It was night. Not a dark night, not a bright night; just night. Marion stared at the cold television set, picked up a Nab and chewed on the stale cracker. The dim reflection of a street light bounced off of the gray television screen. "God why have you forsaken me?" She looked around the cluttered room, her own voice had startled her. She slumped lower into her single overstuffed chair. The chair was her friend, besides the old broken television, the ripped and torn chair was the only furniture left in her apartment a metaphor for her empty and torn life.
She closed her eyes and tried to ignore the gnawing hunger pains. If she had the will she could go to the soup kitchen, the mercy clinic, and all of the help agencies her village provided, but that would mean leaving the chair, besides it was night, nothing special, just another night. A cooling breeze from a broken window blew through the clutter and a small picture flipped over. A previous tenant had been Catholic and in the clutter were remnants of their old trash.
"Nailed you to a cross too." Marion toed the crucifix imprinted small card. Her heart pained and she grasped at her breast. "God, just take me away, send me to hell I don't care, it couldn't be any worse."
Marion laughed at herself, took a deep breath, then began laughing again. "I'm so funny, maybe I should crawl into that old television, let the world see me on the screen. 'Oh, look,' they would say, 'Marion is a star.' Right, a star, more like a spark, maybe an explosion, poof, and she's gone. That's what they'll say." Marion snickered.
She threw her legs over the arm of the chair and tried to rest her head on the opposite arm. Her bed was uncomfortable but it wasn't on the floor. She closed her eyes but the reoccurring visions interrupted any possible rest. Days earlier some boys came in and took what little furniture she had; nobody called the police; nobody really cared. She shook her head violently, "No, no, no," she cried. In her mind she could see the government people taking her daughter away. Then, her jumbled thoughts turned to the man who promised to take care of her. "Wonder what happened to him? I supposed his wife would be shocked if I showed up on his doorstep." She laughed. "He probably wishes I was dead or gone away." She held her hand up over the chair so that the faint light reflected off of her dirty fingers. "Maybe I will show up at his little lily white church and sit in a pew with his little lily white family, and say 'hello, remember me, the woman your father said he loved more than anything else. Yes, yes,' I would say, 'it was a delightful love relationship, oh I didn't mind being put out on the street, I bet he tells you too that a little adversity is good for the soul. Yes, isn't that just like him? Oh, I see him coming down the isle, I'd better scoot cause I promised a judge not to bother him any longer.' Oh, they'd love that."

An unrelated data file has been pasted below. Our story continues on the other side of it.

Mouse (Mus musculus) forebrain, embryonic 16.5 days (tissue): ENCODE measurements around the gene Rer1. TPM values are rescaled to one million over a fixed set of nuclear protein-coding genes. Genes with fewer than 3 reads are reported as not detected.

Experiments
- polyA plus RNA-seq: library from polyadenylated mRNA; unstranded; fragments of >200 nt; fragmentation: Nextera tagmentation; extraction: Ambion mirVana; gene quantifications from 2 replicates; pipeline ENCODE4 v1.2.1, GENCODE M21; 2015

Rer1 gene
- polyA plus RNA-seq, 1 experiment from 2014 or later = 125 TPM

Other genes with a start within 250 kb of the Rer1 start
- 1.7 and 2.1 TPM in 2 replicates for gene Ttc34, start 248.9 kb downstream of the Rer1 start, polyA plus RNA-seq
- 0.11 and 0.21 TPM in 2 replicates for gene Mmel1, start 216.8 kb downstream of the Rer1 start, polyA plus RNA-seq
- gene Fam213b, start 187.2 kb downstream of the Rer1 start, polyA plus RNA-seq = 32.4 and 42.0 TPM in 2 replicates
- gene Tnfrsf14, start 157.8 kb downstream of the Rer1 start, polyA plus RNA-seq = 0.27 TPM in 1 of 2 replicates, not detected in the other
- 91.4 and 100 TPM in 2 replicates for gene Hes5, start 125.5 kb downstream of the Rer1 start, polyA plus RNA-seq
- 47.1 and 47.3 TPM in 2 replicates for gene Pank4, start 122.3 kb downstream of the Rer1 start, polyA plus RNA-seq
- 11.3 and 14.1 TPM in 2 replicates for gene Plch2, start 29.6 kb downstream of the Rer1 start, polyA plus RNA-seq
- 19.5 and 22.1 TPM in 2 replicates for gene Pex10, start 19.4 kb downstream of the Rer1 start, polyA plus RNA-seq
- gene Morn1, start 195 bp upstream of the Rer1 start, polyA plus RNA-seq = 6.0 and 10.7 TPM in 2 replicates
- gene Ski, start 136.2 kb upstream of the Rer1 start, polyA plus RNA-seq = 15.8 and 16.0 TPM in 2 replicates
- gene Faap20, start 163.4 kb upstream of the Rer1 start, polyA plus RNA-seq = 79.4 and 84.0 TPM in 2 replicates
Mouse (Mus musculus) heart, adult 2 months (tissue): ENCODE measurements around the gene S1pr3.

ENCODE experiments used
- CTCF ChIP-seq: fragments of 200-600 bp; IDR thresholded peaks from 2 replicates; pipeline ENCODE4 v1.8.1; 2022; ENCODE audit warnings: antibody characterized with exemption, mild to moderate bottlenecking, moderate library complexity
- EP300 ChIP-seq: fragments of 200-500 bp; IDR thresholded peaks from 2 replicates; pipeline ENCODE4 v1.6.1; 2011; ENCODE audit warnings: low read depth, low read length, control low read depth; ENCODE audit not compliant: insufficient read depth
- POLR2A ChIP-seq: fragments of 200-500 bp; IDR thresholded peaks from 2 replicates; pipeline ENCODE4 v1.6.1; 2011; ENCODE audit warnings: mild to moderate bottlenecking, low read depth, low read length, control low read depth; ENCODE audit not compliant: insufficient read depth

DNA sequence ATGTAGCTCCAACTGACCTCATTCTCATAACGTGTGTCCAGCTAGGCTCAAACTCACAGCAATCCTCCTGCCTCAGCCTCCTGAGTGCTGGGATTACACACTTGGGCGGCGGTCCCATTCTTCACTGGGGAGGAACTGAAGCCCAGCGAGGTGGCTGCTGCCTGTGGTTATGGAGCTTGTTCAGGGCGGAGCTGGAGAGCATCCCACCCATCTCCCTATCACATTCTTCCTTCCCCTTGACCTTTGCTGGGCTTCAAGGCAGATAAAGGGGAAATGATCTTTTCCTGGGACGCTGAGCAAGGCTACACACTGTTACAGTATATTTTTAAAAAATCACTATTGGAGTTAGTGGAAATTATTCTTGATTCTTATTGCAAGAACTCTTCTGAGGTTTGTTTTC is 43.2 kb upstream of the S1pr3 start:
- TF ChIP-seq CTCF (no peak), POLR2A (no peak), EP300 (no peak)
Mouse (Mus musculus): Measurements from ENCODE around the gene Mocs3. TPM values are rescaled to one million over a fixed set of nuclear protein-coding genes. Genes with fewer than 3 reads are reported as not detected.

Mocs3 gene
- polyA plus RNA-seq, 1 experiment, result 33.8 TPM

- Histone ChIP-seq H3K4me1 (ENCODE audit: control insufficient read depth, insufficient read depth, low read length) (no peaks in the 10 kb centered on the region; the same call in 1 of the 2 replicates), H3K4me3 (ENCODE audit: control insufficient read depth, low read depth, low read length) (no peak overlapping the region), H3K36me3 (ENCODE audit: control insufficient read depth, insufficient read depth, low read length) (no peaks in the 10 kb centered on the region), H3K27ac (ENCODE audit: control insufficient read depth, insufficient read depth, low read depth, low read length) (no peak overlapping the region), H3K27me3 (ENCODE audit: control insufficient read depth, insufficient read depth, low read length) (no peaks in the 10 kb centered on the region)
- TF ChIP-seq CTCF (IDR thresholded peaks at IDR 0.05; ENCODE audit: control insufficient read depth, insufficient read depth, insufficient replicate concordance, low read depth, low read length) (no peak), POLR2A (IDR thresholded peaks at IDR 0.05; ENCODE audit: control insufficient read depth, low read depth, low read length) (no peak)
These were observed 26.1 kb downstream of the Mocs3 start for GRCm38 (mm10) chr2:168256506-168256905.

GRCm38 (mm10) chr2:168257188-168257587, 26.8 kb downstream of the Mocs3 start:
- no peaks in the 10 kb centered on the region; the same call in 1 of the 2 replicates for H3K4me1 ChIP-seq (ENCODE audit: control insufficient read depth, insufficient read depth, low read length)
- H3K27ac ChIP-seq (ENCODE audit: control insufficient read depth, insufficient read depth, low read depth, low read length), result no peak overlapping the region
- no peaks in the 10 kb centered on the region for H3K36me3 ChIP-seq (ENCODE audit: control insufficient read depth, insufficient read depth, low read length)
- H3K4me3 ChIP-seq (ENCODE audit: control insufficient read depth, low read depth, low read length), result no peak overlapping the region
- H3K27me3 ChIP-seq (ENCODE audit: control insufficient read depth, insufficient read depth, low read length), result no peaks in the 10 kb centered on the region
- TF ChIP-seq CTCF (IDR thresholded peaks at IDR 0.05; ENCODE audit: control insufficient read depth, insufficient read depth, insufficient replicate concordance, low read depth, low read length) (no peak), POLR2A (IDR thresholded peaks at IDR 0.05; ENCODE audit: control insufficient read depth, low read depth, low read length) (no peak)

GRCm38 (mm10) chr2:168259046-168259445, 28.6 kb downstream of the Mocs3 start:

Marion flipped her greasy hair over the arm of the chair. Her heart was beating rapidly. "Okay Jesus, you see what a sinner I am, blast me away; I am so far away from your mercy."
"Marion," a soft voice echoed in the room.
A dust particle sparkled in the dim light. "I love you."
"dub" is a freelance Christian writer, best known for his straight forward approach to common issues. His 38 year professional writing career gives him keen insight into successful reporting. To contact dub email firstname.lastname@example.org
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